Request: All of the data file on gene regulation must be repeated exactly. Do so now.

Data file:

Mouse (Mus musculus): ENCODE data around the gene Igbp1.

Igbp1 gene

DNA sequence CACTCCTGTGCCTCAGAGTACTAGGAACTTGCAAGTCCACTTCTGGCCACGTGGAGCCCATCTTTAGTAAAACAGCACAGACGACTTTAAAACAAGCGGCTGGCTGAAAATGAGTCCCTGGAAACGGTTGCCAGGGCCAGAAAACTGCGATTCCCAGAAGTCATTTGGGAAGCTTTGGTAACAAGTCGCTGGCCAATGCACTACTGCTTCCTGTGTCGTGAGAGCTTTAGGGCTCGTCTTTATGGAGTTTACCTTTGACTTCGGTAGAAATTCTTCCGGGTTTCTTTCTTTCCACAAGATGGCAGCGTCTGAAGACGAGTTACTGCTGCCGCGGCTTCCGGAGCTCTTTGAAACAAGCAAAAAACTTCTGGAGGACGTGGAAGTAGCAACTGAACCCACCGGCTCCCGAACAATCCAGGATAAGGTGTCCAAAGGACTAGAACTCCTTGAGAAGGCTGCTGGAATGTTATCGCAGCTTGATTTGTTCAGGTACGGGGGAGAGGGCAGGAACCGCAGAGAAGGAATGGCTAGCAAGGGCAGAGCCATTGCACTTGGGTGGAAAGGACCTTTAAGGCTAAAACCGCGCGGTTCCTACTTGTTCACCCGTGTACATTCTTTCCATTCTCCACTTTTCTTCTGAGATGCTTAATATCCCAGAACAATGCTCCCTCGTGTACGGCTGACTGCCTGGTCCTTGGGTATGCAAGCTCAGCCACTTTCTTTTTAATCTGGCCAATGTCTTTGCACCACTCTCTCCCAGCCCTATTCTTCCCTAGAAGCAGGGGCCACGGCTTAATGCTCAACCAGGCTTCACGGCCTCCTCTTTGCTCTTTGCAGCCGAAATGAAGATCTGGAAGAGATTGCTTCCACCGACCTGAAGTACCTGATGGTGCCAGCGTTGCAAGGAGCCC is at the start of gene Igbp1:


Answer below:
Mouse (Mus musculus): ENCODE data around the gene Igbp1.

Igbp1 gene

DNA sequence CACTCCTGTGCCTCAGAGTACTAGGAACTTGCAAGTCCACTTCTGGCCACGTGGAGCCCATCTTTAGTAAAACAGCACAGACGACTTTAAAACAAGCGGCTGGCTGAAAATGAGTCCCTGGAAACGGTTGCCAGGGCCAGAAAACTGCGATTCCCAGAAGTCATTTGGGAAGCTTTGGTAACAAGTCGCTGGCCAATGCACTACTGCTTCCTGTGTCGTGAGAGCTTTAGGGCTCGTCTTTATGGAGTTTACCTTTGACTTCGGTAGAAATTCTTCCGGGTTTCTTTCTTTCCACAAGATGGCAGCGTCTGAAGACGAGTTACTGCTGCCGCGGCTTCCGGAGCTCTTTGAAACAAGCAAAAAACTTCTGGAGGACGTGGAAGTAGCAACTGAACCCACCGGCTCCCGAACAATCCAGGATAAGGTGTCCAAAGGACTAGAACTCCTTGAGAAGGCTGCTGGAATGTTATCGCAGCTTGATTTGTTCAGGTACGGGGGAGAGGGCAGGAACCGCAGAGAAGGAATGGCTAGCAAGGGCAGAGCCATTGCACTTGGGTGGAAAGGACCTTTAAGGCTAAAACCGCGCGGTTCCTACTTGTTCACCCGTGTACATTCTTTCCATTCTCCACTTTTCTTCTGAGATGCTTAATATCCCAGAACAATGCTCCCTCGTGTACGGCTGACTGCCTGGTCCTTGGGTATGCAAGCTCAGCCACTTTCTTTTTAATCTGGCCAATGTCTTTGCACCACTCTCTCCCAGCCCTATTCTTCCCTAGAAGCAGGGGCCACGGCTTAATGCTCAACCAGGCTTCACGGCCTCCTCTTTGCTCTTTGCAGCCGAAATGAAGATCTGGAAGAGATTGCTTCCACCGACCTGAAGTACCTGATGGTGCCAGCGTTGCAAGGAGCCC is at the start of gene Igbp1: